“Splurge on a stunning light fixture and a really great rug, and you can get away with saving on a lot of other things,” advises Sue on budgeting for decor. One of her favourite items to save on is artwork. “Find prints on Etsy or get creative and make your own,” she adds. The artwork on display in Sue’s place, such as the silhouettes of her three kids along the stairs in the front hall, is personal and special to the family. The portraits were created by artist Carter Kustera with Benjamin Moore paints.
“I love paint,” says Sue of the best way to quickly and inexpensively refresh a room. “On walls, on furniture – paint is a great option because if it doesn’t work out, you can just make it white again.” The butler’s pantry is a perfect example of paint saving the day: “When my husband and I looked at the house before buying it, the wooden cabinets in the butler’s pantry were stained a dark mahogany. They were very masculine and stodgy,” she says. “I instantly knew I wanted to paint them a very dark high-gloss blue, taking the pantry from a men’s club cigar room to a fresh, bold jewel-box space.”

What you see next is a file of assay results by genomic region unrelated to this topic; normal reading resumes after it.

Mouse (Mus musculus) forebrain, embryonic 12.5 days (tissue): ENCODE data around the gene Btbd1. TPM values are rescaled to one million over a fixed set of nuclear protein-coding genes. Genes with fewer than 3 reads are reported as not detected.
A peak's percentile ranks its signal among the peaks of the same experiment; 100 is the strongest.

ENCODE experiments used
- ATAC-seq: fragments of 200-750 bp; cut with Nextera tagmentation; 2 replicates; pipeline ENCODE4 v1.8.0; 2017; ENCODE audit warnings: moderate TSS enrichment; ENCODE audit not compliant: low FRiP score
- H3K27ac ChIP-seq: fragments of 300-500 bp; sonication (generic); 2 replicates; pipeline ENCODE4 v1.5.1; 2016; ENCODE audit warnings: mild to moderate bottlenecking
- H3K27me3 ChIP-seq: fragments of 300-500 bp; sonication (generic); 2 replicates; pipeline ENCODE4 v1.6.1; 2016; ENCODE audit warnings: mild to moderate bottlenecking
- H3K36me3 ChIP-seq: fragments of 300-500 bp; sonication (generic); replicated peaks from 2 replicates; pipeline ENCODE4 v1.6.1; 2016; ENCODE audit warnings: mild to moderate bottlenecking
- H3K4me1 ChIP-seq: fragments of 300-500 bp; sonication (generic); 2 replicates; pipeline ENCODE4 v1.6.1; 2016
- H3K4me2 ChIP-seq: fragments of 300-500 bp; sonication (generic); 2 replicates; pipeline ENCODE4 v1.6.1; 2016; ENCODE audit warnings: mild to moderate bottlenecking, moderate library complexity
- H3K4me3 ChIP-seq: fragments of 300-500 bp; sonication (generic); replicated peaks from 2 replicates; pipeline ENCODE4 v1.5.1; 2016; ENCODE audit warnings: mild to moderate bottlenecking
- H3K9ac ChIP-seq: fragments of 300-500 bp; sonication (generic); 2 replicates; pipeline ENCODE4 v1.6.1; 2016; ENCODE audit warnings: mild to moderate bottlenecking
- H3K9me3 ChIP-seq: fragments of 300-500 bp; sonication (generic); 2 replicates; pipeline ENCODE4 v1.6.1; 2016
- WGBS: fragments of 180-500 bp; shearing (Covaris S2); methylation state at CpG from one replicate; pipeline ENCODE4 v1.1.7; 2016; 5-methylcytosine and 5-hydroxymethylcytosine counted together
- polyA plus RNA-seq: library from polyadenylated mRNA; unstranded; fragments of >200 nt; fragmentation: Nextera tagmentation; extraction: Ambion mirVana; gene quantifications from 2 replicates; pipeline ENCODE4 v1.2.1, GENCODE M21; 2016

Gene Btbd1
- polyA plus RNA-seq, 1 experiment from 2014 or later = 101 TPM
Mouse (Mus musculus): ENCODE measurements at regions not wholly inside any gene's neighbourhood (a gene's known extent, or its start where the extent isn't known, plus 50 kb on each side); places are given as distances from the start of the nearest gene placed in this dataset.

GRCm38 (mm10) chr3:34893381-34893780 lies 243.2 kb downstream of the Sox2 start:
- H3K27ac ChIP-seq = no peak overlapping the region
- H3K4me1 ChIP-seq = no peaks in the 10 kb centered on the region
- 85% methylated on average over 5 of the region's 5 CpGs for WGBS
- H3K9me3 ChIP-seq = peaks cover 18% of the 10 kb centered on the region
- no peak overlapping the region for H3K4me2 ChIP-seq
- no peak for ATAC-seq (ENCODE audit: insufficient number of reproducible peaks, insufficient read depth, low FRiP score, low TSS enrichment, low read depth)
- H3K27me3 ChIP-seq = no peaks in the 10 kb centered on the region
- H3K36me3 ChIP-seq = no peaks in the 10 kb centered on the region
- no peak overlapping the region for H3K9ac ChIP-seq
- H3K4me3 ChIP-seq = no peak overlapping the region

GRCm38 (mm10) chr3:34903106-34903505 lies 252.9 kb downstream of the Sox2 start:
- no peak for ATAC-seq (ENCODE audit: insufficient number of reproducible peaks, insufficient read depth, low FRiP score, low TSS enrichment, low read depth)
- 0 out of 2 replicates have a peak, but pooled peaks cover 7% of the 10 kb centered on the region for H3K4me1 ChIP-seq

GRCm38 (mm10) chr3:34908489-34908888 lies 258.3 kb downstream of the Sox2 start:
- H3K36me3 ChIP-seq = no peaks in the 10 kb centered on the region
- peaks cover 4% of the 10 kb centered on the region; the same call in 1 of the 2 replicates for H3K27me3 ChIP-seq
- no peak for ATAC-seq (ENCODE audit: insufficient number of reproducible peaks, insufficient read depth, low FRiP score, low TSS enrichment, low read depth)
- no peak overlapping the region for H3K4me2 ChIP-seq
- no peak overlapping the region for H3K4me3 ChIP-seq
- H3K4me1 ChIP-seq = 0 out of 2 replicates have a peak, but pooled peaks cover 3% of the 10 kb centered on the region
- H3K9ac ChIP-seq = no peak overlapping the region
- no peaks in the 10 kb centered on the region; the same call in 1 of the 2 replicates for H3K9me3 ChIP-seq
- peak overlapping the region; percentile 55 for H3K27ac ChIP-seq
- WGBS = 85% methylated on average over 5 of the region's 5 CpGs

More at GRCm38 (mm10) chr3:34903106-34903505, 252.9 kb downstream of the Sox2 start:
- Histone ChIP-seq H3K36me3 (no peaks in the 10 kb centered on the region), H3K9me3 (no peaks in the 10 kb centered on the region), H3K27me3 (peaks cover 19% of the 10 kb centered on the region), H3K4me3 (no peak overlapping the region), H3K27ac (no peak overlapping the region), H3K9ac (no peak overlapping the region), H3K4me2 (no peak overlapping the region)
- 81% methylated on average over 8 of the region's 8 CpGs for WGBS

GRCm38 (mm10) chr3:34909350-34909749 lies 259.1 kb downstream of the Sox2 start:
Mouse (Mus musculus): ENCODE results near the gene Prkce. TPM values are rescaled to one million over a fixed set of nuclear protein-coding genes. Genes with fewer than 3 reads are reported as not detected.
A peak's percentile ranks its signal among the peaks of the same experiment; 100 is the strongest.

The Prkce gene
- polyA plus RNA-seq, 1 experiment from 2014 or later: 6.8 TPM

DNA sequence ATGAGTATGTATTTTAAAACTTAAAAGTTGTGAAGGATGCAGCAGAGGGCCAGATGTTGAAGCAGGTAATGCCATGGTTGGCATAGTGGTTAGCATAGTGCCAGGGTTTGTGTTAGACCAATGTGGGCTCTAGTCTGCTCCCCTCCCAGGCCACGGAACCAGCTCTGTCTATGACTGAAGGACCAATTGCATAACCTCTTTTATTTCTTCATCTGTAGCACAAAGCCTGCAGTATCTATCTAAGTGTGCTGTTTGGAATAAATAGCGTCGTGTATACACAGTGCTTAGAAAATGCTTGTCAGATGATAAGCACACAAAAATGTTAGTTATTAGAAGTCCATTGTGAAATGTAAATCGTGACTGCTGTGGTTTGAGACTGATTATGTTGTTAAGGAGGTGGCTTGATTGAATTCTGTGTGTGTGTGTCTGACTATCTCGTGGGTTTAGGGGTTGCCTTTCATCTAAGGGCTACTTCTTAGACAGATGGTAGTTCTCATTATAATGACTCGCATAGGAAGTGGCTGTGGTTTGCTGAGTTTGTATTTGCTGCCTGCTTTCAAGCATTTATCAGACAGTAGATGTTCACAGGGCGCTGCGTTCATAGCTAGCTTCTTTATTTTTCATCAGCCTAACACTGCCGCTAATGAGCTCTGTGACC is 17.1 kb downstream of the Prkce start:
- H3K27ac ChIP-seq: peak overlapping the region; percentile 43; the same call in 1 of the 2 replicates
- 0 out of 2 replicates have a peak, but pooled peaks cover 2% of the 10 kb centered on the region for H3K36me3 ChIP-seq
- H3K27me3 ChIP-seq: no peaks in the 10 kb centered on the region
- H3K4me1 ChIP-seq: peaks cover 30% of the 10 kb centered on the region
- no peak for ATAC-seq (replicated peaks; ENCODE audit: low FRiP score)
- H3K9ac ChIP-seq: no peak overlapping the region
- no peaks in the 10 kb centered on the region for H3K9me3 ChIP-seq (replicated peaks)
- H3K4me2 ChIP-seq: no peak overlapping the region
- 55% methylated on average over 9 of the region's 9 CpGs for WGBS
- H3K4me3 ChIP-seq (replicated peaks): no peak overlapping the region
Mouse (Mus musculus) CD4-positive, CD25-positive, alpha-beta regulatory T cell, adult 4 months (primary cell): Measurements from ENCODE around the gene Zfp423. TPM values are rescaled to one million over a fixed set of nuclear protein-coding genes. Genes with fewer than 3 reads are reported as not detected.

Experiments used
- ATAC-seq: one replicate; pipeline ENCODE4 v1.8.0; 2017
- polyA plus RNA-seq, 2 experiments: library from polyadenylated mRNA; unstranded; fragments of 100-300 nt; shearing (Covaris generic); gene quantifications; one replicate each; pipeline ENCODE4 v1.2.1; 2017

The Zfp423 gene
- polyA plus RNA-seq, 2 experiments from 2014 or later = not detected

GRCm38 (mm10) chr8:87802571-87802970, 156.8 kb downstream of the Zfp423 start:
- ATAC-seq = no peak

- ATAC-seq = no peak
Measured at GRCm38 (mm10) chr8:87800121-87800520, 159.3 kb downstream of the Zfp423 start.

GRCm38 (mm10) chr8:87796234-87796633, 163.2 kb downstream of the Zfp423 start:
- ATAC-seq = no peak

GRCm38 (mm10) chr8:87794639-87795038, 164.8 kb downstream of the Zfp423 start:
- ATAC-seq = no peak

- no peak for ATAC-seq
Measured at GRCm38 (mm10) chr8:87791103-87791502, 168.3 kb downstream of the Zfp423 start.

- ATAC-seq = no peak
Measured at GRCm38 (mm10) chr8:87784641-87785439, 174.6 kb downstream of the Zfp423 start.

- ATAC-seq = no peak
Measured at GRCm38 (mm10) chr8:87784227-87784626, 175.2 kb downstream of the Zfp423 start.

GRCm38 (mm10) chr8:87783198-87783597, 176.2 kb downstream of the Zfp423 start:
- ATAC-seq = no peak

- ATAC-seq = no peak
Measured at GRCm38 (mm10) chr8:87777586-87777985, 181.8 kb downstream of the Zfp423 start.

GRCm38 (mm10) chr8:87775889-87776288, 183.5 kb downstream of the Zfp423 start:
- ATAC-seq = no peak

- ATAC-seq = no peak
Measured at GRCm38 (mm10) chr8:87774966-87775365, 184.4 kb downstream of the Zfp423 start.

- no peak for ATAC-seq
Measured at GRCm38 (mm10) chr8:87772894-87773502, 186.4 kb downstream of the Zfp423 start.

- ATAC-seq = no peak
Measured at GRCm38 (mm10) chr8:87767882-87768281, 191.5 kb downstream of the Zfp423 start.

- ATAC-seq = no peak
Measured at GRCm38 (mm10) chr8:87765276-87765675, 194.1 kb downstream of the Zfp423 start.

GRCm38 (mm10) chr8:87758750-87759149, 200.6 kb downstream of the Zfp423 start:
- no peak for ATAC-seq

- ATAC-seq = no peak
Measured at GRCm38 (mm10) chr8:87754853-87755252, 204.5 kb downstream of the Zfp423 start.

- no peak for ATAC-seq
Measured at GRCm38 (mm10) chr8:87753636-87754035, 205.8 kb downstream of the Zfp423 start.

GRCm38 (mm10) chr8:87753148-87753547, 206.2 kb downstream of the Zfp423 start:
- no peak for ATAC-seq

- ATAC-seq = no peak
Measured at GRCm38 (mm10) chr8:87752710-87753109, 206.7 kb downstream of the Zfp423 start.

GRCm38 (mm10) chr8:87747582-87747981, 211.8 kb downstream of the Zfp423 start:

The key to creating a home office you actually want to spend time in? “Surround yourself with the fun little things you love but aren’t to the tastes of the people you live with,” says Sue. “Your home office is where you get to express yourself.” In hers, Sue indulged in girlie accessories, which she shared on Instagram, including a bedazzled-lips telephone and an Yves Saint Laurent print.
“Bold, whimsical wallpaper is perfect in small doses on ceilings or covering rooms you don’t necessarily spend tons of time in – it’s a nice surprise,” says Sue, who keeps the walls of her main living areas neutral, but has fun in petite spaces.